The first season of SGRS was truly great anime, but as it took place mostly in the past, we can almost look at it as a prologue for the second season, which is outstanding. Put together, it’s a sprawling, epic tale of several generations of storytellers fighting against a world increasingly indifferent to their craft, while wrestling with their own various personal demons. It’s about women’s empowerment in what had been an all-men’s world for centuries. It’s about brotherhood, familial love, romantic love, lust, and one spellbinding rakugo performance after another, usually accompanied by a top-notch jazzy soundtrack.
“Endstory” is pretty self-explanatory; in another epic chronicle that started with Araragi Koyomi’s eventful Spring Break in late March of 2006 (covered in the excellent film trilogy Kizumonogatari), it’s hard to believe Owarimonogatari wraps the whole thing up just a year later, in March of 2007 (the Kanbaru Suruga-centric Hanamonogatari takes place a month later). But enough about the timeline; Owari 2 is a fantastic conclusion to the mega-arc that takes Araragi literally to Hell and back, ascends Hachikuji Mayoi to godlike status, filling a longtime hole in the city’s spiritual tapestry, and finally reveals the mystery of who/what the Loki-like “Oshino Ougi” is. Araragi and Hitagi even get to spend time together as lovers. It has pretty much anything a Monogatari junkie like myself could ask for, and leads me to hope this isn’t really the end, since there’s a lot more Nisio Isin material to work with.
Made in Abyss came out of nowhere to become one of the best animes of this century. That sounds like hyperbole, the century ain’t that old, and it really is that damn good. Imagine a Ghibli movie spread over nearly five hours with unique character designs that, while cutesy, avoid being annoyingly so; a intricately-detailed and truly awesome setting, ominous mysteries, terrifying monsters, ample mortal peril, tremendous music and sound design, and some really top-notch performances from the two leads. Abyss will pull you in, grab your heartstrings, kick your adrenaline gland, and blow your mind. And it’s not over yet; though a date has not been set, a second season is on the way. Even if it had ended at one, however, the twelve episodes we got unquestionably comprised the very best of 2017.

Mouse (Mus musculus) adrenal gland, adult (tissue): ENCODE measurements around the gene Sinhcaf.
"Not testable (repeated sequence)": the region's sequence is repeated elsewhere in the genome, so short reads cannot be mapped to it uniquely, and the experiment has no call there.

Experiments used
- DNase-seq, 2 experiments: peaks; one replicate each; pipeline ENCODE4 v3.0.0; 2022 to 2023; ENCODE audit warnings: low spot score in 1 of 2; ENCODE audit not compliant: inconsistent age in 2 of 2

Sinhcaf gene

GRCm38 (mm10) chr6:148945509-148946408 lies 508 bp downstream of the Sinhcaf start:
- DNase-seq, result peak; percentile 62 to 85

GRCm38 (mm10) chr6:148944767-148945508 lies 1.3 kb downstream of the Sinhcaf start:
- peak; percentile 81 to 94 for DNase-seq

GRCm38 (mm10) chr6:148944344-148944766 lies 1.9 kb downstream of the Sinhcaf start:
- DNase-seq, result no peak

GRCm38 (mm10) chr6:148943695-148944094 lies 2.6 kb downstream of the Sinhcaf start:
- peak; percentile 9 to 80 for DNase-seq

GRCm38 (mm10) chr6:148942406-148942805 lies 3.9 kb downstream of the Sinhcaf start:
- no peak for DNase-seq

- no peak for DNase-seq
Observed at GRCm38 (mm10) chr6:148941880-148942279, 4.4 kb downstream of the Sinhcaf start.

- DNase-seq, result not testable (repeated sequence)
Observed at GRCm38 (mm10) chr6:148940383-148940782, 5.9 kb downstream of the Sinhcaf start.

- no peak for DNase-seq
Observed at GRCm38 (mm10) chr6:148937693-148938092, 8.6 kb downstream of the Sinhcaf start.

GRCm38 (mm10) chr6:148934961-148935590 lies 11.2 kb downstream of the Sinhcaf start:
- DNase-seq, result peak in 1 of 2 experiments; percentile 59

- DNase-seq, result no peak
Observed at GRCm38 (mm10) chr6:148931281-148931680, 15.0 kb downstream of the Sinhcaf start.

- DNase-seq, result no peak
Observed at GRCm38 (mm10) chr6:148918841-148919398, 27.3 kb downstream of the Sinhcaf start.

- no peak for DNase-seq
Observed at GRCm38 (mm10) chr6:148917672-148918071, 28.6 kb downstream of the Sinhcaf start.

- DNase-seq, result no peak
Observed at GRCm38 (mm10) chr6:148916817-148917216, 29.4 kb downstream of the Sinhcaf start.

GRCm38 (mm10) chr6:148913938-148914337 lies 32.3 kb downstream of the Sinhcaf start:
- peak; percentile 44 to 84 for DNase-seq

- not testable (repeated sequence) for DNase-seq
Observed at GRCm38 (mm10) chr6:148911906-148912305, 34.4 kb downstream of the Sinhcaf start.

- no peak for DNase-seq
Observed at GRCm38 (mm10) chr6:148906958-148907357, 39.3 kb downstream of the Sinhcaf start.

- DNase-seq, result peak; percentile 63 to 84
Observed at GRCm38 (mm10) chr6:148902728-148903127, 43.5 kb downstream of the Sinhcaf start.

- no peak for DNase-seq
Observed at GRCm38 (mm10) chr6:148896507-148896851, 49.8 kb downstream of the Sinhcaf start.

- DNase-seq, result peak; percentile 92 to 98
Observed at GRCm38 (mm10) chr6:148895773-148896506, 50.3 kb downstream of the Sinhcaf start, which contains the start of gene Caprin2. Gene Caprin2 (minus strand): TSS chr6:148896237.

Winter approacheth with haste. Here’s what we’ll be taking a look at (so far) come January! Shows, statuses, and authors subject to change. We’ll be updating this list to reflect current conditions.
Last Updated 22 Jan 2018
Tally as of 22 Jan 2018:
Today we give thanks…for, among other things, Hiroyuki Sawano.
Summer is over halfway done. It was a little rough at first, but once we found some more good-to-great shows to watch (Abyss, Classroom) things picked up. Still, now is the time to start glancing on what’s to come next season. Below is a list of shows we’ll be taking a look at this October.
We’re excited about a third helping of Food Wars, a second season of Kekkai Sensen and 3-gatsu no Lion, and a Kino no Tabi re-imagining. You know the drill (unless you don’t): click on a title to learn more about a show over at MAL.
As always, shows and authors are subject to change. We’ll be updating this list as we explore Fall 2017 shows.
Update-3 Oct 2017: Watching Shokugeki no Souma 3. Juuni Taisen TBD. Black Clover and Osake wa Fuufu ni Natte kara skipped.
Update-4 Oct 2017: URAHARA skipped.
Update-5 Oct 2017: Just Because! TBD. Ousama Game skipped.
Update-6 Oct 2017: Watching Kino no Tabi. Dies Irae and Net-juu no Susume TBD.
Update-7-8 Oct 2017: Watching Kekkai Sensen & Beyond and Mahoutsukai no Yome. Shoujo Shuumatsu Ryokou TBD.
Update-9 Oct 2017: Watching Kujira no Kora wa Sajou ni Utau. Imouto sae Ireba Ii. TBD. Houseki no Kuni TBD.
Update-11 Oct 2017: My Girlfriend Is ShoBitch TBD.
Update-12 Oct 2017: Watching Iyunashiki.
Update-13 Oct 2017: Dies Irae. dropped.
Update-16 Oct 2017: Watching 3-gatsu no Lion S2. Imouto sae Ireba Ii. dropped.
Bold = Watching